Shared space in Ashford, England

Traffic expert Ben Hamilton-Baillie discusses the results of a pilot project for changing roads to more “shared space” in the town of Ashford in Kent, UK.

As a driver entering the new streets, you are immediately aware that this is somewhere different, somewhere special. It feels quite unlike a normal urban road. You start to pay extra attention, and to become more alert to other people and to your surroundings. The narrower apparent width of the carriageways, the absence of road markings and signals, the lighting, low kerbs and distinctive paving all help to encourage low speeds, whether you are familiar with the space or a newcomer. Every aspect of the scheme contributes to establishing a naturally low-speed, free-flowing environment.

You can read the entire interview and see before and after pictures on Tom Vanderbilt’s blog.

Yield streets can be safer

Amy Pfeiffer of Transportation Alternatives observed that the wide travel lanes on Skillman Avenue encourage drivers to speed. This is confirmed in the book Suburban Nation, by the father of New Urbanism, Andres Duany, and his colleagues Elizabeth Plater-Zyberk and Jeff Speck (page 204):

We have already discussed pavement width, but we must be more specific. On well-traveled streets within a neighborhood, there is no justification for travel lanes wider than ten feet and parking lanes wider than seven feet. If either are any wider, the cars speed.

Duany and his colleagues continue:

However, on less traveled residential streets, another logic should prevail, that of the “yield street.” Common in almost every prewar American neighborhood— but now summarily rejected by public works departments—the yield street used a single travel lane to handle traffic in both directions. When two cars approach each other, they both slow down, and one eases slightly into a parking lane while the other passes. Because traffic is necessarily slow, accidents are virtually unheard of on such streets in low-density neighborhoods.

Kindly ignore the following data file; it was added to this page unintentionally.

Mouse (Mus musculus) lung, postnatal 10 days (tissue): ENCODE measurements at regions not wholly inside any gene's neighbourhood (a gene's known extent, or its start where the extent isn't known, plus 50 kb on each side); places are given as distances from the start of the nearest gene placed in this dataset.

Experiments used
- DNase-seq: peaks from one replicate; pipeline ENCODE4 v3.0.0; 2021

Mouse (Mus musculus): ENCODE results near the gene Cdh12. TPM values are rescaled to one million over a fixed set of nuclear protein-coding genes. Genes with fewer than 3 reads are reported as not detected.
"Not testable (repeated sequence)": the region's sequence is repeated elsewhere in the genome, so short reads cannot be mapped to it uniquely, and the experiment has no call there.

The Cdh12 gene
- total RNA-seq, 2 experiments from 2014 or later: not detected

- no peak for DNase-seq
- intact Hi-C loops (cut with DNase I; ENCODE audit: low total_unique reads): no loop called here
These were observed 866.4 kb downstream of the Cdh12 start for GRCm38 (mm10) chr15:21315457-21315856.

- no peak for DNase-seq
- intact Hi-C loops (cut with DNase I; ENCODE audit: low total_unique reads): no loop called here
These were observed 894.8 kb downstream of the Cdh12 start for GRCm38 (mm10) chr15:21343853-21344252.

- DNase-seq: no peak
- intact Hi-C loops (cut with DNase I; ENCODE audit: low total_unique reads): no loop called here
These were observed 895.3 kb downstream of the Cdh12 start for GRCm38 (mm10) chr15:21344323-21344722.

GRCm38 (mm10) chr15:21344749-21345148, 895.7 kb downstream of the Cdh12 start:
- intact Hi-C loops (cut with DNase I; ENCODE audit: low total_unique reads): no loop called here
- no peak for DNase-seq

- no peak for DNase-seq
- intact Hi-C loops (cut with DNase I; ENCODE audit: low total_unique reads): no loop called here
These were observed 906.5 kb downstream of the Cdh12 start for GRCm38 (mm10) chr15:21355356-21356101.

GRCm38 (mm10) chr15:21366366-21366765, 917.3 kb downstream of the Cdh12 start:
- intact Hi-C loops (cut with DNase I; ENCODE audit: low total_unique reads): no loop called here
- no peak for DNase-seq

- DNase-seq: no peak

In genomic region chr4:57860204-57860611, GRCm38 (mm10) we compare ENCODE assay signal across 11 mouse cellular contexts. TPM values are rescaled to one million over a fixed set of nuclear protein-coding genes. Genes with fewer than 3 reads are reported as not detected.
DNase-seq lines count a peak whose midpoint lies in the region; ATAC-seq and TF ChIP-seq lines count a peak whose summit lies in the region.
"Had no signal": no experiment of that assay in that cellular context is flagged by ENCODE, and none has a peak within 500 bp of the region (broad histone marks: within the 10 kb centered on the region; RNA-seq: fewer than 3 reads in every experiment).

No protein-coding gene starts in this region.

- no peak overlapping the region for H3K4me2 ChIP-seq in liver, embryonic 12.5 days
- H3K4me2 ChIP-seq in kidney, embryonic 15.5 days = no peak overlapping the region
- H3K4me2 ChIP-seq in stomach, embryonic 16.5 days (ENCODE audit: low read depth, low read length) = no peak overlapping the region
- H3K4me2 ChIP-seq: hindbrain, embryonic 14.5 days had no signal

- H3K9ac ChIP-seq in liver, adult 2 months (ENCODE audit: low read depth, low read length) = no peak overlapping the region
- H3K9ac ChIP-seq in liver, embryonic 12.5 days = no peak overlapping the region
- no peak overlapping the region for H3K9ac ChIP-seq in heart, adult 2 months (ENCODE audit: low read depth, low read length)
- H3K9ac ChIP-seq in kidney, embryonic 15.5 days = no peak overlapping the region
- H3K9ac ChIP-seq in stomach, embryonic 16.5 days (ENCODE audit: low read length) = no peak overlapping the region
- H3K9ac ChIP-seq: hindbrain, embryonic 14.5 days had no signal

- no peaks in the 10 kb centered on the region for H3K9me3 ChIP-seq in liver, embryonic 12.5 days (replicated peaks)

This kind of thinking is counterintuitive, but it is borne out on one of the streets in our neighborhood that resembles a “yield street,” 54th Street between Skillman Avenue and 39th Drive.  CrashStat reveals that there were no injuries reported on that block (or on 39th Drive) during the study period of 1995-2005.  In that period, there was one crash resulting in pedestrian injury on the block of 54th Street south of Skillman, and three on the block of 52nd Street south of Skillman.

Some neighbors have complained to me about that block of 54th Street: it can be difficult to get through, especially if someone double-parks.  I have heard suggestions that it be made one-way to help traffic flow better.  However, given the “yield streets” concept and the CrashStat data, it is clear that one-way flow on this street would make drivers less cautious and the street less safe.  If anything, we should be looking in the other direction.